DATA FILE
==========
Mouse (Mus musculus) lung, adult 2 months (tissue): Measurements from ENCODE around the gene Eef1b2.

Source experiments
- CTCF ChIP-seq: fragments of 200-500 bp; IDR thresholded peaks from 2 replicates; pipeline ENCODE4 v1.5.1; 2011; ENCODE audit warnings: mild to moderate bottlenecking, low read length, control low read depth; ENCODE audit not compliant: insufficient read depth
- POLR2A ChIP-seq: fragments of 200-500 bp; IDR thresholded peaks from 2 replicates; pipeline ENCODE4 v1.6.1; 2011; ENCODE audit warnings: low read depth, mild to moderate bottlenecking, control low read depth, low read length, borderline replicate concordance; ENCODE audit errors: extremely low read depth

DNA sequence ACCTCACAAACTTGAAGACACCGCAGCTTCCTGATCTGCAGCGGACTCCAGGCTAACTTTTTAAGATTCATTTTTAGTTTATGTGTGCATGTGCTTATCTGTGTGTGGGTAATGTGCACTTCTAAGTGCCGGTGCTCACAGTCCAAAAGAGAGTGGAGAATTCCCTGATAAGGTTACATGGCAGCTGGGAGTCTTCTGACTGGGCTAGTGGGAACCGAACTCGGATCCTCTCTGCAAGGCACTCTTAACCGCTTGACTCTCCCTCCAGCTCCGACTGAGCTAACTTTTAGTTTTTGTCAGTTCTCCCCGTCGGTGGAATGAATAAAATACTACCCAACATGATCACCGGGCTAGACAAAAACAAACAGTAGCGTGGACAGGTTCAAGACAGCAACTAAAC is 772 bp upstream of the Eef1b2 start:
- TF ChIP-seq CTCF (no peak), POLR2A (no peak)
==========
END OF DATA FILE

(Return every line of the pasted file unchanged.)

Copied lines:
Mouse (Mus musculus) lung, adult 2 months (tissue): Measurements from ENCODE around the gene Eef1b2.

Source experiments
- CTCF ChIP-seq: fragments of 200-500 bp; IDR thresholded peaks from 2 replicates; pipeline ENCODE4 v1.5.1; 2011; ENCODE audit warnings: mild to moderate bottlenecking, low read length, control low read depth; ENCODE audit not compliant: insufficient read depth
- POLR2A ChIP-seq: fragments of 200-500 bp; IDR thresholded peaks from 2 replicates; pipeline ENCODE4 v1.6.1; 2011; ENCODE audit warnings: low read depth, mild to moderate bottlenecking, control low read depth, low read length, borderline replicate concordance; ENCODE audit errors: extremely low read depth

DNA sequence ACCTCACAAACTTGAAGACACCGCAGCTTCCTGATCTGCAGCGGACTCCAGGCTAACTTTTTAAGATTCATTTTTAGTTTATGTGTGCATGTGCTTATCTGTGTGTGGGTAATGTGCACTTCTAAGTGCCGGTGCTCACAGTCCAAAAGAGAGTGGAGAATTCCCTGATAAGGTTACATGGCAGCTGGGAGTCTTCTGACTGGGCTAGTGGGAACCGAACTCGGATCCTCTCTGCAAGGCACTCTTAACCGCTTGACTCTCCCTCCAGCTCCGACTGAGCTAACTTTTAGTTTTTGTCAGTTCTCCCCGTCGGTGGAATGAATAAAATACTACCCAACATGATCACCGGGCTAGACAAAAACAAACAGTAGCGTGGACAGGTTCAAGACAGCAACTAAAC is 772 bp upstream of the Eef1b2 start:
- TF ChIP-seq CTCF (no peak), POLR2A (no peak)